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Copyright (C) 1995 
Tim Philp 
Brantford, Ontario 
Article appeared in The Expositor, Brantford, Ont., Canada 
Sept 9th, 1995 
		      Tim Philp 
	A couple of weeks ago an extraordinary event took 
place that has implications for all users of the Internet. A 
group on the Internet, who call themselves CYPHERpunks, 
ran a test of a code system that was considered uncrackable in 
any reasonable amount of time. This in itself was not the 
extraordinary event. This code was broken by the cypherpunks 
in only 31.5 HOURS! That's right, hours. This code, called 
SSL used a 40 bit encypherment key with  1,099,511,627,776 
possible combinations. 
	To give you an example of just how incredible this 
feat was, let's examine the security of this code. If you were to 
try 1 key per second it would take you just over 34,841 years to 
try them all. That is almost five times longer than all of 
recorded history. 
	How was this done and what does this mean to users 
of the Internet? The how part is simple to explain, the meaning 
will be more difficult to divine. 
	The security of a code must rely only upon the key 
used to encipher the plaintext. It is assumed that the method of 
encryption is well known, as indeed it would be if it were used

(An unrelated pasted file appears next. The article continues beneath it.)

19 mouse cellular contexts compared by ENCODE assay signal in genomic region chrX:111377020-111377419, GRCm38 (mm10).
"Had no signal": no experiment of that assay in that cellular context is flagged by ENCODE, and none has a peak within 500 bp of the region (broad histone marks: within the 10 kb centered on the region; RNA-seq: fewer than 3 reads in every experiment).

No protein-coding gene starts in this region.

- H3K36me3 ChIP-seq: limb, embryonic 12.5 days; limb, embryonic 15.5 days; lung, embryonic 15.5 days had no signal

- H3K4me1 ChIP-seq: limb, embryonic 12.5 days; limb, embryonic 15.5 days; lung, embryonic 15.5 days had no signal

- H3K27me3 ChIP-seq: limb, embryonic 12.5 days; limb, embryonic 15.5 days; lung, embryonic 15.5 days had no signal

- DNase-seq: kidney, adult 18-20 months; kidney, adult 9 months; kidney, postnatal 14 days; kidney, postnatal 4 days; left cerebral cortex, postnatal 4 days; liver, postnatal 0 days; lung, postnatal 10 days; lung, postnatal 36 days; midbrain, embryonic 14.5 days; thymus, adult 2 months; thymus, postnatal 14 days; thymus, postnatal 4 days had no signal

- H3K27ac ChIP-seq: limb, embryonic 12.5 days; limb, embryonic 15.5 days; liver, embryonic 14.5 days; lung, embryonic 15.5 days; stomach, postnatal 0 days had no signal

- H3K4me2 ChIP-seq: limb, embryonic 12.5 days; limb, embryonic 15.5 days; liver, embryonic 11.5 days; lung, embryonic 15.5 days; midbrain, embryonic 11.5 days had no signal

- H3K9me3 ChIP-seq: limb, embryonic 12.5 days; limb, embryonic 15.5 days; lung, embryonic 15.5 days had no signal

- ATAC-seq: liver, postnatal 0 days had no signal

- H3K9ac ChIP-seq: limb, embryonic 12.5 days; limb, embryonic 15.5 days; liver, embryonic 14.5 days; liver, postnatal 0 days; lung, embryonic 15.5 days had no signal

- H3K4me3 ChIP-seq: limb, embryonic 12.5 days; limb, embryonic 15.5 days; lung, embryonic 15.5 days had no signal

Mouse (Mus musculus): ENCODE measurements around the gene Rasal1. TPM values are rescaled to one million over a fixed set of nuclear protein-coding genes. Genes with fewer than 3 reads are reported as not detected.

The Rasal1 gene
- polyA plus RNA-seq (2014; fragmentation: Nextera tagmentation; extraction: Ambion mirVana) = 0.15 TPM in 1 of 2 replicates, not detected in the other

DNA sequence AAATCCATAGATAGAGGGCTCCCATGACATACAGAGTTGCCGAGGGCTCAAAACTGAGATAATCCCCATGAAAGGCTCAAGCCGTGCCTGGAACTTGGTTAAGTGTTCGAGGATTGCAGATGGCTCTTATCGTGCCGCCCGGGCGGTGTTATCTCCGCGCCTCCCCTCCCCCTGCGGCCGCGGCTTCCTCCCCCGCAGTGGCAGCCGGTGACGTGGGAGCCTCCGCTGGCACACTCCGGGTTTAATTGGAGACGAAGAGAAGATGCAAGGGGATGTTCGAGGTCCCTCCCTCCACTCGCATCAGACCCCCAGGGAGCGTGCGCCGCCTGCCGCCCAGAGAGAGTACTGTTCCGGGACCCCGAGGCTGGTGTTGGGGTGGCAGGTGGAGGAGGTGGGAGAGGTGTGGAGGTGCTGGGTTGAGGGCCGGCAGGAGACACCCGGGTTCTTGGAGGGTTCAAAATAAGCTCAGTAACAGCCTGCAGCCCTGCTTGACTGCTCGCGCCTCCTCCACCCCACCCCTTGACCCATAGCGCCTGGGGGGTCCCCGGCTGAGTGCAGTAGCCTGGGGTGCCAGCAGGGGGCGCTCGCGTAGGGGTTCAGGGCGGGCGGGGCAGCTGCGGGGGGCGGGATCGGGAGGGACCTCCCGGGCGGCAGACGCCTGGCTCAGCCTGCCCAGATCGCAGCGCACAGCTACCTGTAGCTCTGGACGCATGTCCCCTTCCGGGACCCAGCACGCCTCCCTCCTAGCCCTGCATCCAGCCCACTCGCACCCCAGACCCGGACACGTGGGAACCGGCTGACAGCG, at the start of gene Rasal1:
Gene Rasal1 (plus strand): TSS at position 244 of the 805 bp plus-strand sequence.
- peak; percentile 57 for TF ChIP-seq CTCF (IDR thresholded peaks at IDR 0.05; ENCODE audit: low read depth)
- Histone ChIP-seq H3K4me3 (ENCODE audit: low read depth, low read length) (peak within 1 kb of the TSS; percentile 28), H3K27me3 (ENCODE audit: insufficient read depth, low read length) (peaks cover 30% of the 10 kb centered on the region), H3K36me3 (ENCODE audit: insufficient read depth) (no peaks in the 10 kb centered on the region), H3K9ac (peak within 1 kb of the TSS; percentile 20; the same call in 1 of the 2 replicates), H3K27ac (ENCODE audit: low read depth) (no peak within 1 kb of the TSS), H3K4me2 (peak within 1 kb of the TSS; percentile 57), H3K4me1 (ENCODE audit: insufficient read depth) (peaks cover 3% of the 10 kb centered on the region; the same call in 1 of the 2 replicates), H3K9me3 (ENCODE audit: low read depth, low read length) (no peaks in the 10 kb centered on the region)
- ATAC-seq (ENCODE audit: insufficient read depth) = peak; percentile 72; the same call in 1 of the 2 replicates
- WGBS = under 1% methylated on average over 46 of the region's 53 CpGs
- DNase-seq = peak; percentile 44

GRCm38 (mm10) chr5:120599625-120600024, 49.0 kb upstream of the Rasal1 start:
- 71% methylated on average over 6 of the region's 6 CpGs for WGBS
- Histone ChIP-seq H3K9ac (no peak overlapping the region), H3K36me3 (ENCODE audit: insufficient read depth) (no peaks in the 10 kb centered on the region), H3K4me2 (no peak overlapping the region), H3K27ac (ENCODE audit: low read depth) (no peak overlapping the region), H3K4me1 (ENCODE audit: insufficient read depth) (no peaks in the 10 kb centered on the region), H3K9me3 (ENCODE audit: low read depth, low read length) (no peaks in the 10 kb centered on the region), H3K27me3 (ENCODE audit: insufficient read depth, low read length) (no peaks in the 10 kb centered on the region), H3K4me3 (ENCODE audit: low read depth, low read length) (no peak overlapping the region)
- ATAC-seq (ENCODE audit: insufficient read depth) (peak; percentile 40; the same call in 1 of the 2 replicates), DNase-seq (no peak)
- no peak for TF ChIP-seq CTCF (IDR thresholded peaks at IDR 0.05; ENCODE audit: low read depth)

in a commercial product. Someone would disassemble the code 
and figure out the method. It is for this reason that security 
cannot reside in a secret means of encypherment. SSL is one 
such code. 
	This group, the Cypherpunks, wrote a program that 
would try keys in sequence and then they distributed it to the 
Internet community. They then set up a central computer that 
people all over the world could call into and get assigned a 
group of keys to try. These people would then feed these keys 
into the code cracking program and report the results to the 
central computer.  
	With hundreds of users taking part, using computers 
that were sitting idle at nights running screen savers, they 
cracked the code in 31.5 hours. 
	One of the greatest arguments against people trying 
this kind of brute force attack on codes, is that the computer 
time and power required would cost the earth. In actual fact, 
this successful attack cost nothing at all as the computers used 
were sitting idle. 
	Everything from little 286 PCs to mini-computer 
workstations were pressed into service labouring long over the 
weekend tirelessly trying one possible key after another until 
they cracked the code. 
	Because this was an academic excersise, there was no 
harm done. The purpose was to prove how quickly a 40 bit 
code could be cracked. I confess to be astounded at just how 
fast this was accomplished. 
	This points out two remarkable possibilities for the 
new communications technology that we are only now 
beginning to use. If that code were protecting sensitive 
information, such as a bank funds transfer, this group could be 
very rich. 
	It does also point out a new way of using the Internet 
to solve problems that have long eluded solution because of the 
shear computational size of the problem.  
	If the problem were to be divided up into small 
chunks and given to hundreds of computers worldwide, 
solution may become possible. We are just beginning to 
understand the possibilities. 
This file may not be reproduced by any means without the 
permission of the author 

Version: 2.6


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